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“Success” is obviously measured differently in every situation, especially for kids with SPD, NLD, ADHD, or whatever other label with our without a “D” you may have heard of. Some people are perfectionists and never really feel successful. Some people are constantly waiting for someone else to notice their successes because they don’t feel real unless someone else acknowledges them. I’m a little of both of these kinds of people. This makes it difficult to parent a child with the struggles that Cameron has. I take his ups and downs and my reactions to them very personally, wondering what I did to make that situation happen, what methods of behavior or diet I haven’t yet tried, what books I haven’t yet read that may help, how my tone escalated the situation, how I didn’t spend enough time with him today, how his routine changed and I should have done better at transitioning him… I make myself crazy with all the things I feel I should have, could have, or would have done differently if only (fill in the blank), making it very difficult to stop and enjoy successful moments.

My favorite parenting book, Raising Happiness by Christine Carter, Ph.D, is all about steps for happier parents and kids. The first chapter is about putting on your own oxygen mask first. That is essential for parents with kids who have any sort of challenges (and for those who don’t) because if you don’t take care of yourself, then you’re not able to cope well enough to take care of anyone else. This is why I plan one date each month for just my husband and me. This is why I get together with friends as often as I do, even though the over-scheduling I do to myself makes me overwhelmed. This is why I spend more time than I should on Pinterest. This is why I occasionally go to ridiculous dance clubs and dance satirically in the style of 1990’s boy bands.  It’s all to have some semblance of who I really am when I’m not attempting conversations without arguments, making homework modifications at home that really should have been done at school, or watching my son start another argument in the neighborhood without realizing he’s the cause. Without taking care of me, I am less successful taking care of my children.

Today, though, I want to put myself first in a different way– by putting aside my own feelings of inadequacy and congratulate myself (and my husband) on the parenting successes we’ve experienced. One success we had this week was that Cameron was invited to a birthday party for a friend at school. A really nice friend! Score one for Team Cameron! Another success from this week is that he has brought home good behavior notes on his modified check-in sheet he does at school every day so far. Also, there were one or two times this week he admitted he was wrong about something, which is a HUGE success since it almost NEVER happens. Cameron had a really great sleepover with a family friend last weekend, who went on and on about how polite he was and how he was all “PSA” on the kids about why violent video games are bad.

However the biggest success of all, which literally brought my husband and I to tears, happened this weekend. We picked up a new puppy this past Sunday, so spent Saturday preparing for a puppy. We cleaned, puppy-proofed, and visited the pet store, where my husband said it was time to choose a name. You see, the naming of the puppy was a big deal in our house. A slew of names were thrown into the ring, including Frank, Fletch, Mr. Bojangles, Cricket, and Cameron’s very favorite, Klaus. Cameron really wanted a German name (because we were getting a boxer), and was obsessed with the name Klaus. He would not let it go. He told us a million times that “Klaus” was his favorite name. I really didn’t like the name “Klaus” at all and wasn’t a huge fan of most of the other names that made it into the final choices, but surrendered my favorite names and explained that Cameron needed to do the same with “Klaus.” There were tears. Several times. But he did let it go, and eventually we whittled the list down to “Felix” and “Clyde.” Cameron’s obsession moved from “Klaus” to the only other German name on the list:” Felix.” Due to the fact that I’ve not been able to make a solid decision ever (seriously… my first grade teacher even said that’s something I needed to work on), I couldn’t pick between the two names and the vote stood at Felix: 1; Clyde: 2. Naturally, “Clyde” was my daughter’s first choice, so I felt as if I was choosing a favorite child if I picked one name over the other. Eventually, though, in the middle of the pet store, I admitted that I preferred “Clyde,” which left the vote three to one, with “Felix” losing. Tears again. I looked at my husband and said, “See! This is why I can’t decide! I’m going to break one of their hearts!”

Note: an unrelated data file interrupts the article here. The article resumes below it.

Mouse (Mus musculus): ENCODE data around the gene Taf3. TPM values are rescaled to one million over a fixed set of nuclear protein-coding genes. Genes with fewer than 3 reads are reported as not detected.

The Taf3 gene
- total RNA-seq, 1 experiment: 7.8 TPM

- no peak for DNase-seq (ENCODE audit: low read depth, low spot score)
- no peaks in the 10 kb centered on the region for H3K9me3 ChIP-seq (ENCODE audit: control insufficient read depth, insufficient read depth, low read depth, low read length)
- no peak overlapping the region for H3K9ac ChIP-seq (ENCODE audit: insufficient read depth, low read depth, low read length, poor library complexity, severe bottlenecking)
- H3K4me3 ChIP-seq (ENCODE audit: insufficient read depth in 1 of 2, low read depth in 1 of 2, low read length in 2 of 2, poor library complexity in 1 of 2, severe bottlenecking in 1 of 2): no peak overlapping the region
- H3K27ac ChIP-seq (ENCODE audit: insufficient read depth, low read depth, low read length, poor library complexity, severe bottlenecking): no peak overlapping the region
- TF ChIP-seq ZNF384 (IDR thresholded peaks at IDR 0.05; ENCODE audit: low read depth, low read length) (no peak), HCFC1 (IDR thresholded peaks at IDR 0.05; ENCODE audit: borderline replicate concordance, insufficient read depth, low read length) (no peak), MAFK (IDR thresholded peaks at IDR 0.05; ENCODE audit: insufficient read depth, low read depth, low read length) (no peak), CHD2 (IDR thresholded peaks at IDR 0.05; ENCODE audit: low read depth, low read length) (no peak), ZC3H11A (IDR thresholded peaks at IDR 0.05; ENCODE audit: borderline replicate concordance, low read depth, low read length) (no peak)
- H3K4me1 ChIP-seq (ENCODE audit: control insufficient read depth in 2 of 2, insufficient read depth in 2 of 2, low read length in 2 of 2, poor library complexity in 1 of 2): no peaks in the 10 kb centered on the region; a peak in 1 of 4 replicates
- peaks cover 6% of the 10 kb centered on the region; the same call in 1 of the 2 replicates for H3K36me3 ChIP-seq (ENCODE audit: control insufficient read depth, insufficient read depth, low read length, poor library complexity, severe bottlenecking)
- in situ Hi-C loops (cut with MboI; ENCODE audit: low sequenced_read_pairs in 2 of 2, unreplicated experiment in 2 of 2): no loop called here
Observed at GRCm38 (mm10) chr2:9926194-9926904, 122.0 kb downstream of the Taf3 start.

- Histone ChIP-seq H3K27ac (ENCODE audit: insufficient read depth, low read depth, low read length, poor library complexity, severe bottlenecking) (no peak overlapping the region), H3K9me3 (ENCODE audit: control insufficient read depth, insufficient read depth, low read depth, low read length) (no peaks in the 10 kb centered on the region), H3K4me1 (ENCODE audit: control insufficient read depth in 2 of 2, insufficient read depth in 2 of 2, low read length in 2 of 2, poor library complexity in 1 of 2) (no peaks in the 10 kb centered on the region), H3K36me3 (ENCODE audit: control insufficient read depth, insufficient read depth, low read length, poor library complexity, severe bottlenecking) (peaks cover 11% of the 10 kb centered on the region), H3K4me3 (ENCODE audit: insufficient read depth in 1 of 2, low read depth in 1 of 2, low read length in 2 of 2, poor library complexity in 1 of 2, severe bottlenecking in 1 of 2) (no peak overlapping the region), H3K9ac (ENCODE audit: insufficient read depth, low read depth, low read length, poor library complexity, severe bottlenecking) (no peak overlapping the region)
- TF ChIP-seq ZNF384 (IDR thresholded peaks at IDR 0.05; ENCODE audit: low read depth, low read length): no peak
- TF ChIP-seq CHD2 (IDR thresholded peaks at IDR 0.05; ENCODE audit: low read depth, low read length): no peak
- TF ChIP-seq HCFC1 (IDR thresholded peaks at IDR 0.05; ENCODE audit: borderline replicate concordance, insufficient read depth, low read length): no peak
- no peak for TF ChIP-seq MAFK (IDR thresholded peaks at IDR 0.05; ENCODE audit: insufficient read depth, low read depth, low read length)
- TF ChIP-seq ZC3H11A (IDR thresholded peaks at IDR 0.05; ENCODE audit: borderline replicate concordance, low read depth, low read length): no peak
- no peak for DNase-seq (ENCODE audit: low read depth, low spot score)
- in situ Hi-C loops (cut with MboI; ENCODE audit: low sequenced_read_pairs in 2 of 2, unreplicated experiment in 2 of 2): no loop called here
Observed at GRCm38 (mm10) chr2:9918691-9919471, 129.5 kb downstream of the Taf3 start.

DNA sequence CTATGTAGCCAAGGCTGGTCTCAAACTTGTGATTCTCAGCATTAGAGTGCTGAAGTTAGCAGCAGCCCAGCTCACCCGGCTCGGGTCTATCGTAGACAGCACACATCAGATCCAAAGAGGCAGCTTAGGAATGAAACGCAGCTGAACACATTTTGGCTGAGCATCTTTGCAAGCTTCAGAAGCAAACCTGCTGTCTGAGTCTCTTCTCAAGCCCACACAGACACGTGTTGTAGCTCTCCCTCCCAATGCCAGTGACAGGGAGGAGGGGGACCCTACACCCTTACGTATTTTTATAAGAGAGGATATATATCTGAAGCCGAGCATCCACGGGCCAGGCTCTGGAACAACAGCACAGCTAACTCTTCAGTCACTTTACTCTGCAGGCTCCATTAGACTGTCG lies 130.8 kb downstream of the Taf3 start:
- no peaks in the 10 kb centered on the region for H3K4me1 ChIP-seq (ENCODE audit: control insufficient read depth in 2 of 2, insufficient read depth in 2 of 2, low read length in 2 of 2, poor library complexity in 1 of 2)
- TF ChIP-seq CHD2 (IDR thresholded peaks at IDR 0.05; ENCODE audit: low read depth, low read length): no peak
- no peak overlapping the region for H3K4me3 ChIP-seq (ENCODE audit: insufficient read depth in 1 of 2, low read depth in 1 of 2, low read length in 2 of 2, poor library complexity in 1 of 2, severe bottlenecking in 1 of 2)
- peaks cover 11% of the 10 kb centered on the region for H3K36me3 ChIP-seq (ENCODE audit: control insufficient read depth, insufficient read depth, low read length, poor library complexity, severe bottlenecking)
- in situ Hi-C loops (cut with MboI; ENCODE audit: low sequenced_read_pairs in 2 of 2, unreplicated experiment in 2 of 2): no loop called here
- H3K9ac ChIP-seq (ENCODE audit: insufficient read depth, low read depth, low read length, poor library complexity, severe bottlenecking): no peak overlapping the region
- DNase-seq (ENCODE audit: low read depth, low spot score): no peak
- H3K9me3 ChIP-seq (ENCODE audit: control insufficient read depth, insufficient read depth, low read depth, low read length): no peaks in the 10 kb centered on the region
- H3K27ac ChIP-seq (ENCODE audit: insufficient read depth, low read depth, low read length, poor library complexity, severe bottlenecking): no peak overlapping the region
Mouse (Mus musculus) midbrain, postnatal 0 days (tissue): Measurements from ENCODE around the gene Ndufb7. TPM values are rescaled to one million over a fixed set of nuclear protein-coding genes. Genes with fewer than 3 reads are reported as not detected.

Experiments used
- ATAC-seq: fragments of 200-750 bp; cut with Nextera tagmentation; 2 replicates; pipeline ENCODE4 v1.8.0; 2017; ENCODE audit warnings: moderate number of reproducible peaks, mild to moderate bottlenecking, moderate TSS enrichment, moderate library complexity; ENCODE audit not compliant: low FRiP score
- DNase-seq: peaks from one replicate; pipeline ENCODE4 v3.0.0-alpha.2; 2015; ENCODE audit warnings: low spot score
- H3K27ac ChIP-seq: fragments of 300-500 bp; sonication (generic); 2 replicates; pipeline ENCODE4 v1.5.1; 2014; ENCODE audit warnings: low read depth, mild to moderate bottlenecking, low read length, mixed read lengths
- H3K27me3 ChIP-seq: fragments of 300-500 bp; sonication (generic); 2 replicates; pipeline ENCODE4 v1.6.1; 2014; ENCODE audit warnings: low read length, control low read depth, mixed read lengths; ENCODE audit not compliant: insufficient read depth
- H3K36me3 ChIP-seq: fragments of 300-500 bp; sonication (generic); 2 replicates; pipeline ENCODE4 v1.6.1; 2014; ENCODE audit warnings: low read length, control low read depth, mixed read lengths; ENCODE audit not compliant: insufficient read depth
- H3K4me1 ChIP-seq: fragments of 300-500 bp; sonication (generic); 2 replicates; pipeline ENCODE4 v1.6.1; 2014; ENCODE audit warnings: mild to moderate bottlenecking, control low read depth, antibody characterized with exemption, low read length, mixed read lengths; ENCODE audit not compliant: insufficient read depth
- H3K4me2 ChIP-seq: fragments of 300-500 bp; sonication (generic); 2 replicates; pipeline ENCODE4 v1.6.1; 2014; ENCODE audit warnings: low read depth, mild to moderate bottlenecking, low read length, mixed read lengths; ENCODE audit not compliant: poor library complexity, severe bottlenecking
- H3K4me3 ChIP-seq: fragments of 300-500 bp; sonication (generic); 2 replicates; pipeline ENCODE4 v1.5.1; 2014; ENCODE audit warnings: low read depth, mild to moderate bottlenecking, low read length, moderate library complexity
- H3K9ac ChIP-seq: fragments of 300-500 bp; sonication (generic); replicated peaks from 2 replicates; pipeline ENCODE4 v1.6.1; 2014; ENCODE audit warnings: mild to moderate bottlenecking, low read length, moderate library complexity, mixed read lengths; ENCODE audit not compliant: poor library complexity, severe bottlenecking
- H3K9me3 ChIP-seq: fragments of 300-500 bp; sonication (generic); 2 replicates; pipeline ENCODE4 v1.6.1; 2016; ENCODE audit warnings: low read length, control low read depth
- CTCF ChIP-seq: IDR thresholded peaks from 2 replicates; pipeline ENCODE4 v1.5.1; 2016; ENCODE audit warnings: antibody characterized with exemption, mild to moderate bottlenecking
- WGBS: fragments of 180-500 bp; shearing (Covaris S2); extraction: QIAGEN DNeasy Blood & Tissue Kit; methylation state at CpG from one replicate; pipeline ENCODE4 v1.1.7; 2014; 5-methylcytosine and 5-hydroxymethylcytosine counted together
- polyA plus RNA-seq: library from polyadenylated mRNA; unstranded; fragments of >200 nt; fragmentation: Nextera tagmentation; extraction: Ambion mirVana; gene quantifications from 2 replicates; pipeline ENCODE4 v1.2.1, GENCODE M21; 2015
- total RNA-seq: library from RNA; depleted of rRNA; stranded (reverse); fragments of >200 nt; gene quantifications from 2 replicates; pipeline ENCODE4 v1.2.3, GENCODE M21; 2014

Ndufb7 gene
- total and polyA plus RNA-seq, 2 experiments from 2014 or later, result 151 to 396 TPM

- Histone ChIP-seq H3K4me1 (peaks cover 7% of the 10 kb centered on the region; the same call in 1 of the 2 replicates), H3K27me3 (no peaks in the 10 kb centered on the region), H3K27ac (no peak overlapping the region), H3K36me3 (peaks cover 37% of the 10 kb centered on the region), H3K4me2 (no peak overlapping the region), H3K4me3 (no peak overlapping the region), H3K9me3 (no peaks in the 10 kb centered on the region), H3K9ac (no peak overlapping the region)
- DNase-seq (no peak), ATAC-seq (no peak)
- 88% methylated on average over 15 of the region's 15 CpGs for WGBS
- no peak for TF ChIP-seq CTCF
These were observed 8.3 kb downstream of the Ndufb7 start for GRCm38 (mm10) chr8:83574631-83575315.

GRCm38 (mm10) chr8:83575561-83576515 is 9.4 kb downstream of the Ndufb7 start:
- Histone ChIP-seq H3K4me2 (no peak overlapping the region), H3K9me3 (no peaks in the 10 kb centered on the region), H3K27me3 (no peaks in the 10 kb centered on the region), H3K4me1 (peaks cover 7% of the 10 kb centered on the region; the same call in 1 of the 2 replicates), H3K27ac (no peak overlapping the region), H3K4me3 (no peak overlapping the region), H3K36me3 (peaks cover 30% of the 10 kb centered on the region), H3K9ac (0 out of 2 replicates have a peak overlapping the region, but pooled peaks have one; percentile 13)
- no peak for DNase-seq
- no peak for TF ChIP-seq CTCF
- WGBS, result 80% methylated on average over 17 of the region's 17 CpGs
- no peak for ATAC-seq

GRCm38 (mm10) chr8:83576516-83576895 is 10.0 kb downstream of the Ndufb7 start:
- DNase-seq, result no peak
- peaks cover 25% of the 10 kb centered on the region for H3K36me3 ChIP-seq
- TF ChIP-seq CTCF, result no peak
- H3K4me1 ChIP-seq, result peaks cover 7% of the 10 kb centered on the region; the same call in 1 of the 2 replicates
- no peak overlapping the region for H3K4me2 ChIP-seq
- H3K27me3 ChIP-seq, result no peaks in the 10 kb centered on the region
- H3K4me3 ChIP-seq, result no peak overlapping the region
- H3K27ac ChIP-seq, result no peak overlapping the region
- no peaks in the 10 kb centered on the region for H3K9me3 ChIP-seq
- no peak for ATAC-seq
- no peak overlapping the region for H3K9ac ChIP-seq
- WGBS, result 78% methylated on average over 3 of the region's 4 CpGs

To which he responded, “Well, you put yourself in this position! If you would have just decided at the beginning, then the vote wouldn’t be left up to you!”

“You’re right!” I replied. So, we decided to flip a coin. Heads would be “Felix,” tails, “Clyde.” One toss. The coin would land on the floor. Rules needed to be established. Cameron LOVES rules. In slow motion, my husband threw the penny into the air and it landed with a loud “tink! tink! tink!” in the middle of the dog food aisle. And the name was… Felix! It wasn’t until that moment that I realized how much I didn’t want our dog to be named “Felix.” Three out of four family members were not satisfied with the name. We realized the coin-tossing was not democratic and was not the best way to make this decision, but that was that. The coin had spoken. Three defeated family members walked like Charlie Brown towards the tag engraving machine.

And then… a miracle. Cameron said, “Fine. We can name him Clyde.”